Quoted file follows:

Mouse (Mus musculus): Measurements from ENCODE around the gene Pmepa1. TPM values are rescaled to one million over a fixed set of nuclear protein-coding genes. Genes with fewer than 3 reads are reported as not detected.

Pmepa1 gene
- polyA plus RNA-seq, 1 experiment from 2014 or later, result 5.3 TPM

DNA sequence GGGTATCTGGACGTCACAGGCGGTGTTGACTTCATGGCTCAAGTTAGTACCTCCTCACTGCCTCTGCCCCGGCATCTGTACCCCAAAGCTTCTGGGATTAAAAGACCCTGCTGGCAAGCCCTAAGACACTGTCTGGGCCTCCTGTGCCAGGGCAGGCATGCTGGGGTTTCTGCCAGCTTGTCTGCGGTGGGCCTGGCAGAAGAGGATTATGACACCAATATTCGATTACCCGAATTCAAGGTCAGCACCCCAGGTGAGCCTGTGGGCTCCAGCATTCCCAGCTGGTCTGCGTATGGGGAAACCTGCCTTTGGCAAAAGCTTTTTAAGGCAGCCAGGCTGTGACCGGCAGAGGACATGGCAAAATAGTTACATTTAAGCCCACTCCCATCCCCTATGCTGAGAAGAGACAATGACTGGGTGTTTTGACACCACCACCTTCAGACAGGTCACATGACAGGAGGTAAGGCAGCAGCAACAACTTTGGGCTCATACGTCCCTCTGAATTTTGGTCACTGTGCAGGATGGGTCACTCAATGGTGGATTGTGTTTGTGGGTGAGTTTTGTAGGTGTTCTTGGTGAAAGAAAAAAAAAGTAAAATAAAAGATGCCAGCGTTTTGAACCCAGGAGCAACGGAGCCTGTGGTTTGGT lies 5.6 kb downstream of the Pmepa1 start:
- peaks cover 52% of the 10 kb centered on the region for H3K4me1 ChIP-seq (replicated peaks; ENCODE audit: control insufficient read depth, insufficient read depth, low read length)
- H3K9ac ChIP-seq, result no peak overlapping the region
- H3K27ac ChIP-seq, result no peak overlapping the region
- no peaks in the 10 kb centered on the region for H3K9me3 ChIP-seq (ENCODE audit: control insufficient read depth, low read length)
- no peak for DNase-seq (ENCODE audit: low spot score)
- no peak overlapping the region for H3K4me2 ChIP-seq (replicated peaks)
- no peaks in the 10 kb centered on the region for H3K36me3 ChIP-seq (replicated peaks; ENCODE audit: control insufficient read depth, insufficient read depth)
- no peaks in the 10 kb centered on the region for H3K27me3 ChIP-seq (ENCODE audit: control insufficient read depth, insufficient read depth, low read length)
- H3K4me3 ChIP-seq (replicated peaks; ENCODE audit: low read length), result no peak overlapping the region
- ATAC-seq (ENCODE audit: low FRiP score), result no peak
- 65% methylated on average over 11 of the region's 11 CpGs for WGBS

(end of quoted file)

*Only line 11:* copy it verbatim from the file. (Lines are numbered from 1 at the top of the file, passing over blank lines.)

- no peaks in the 10 kb centered on the region for H3K36me3 ChIP-seq (replicated peaks; ENCODE audit: control insufficient read depth, insufficient read depth)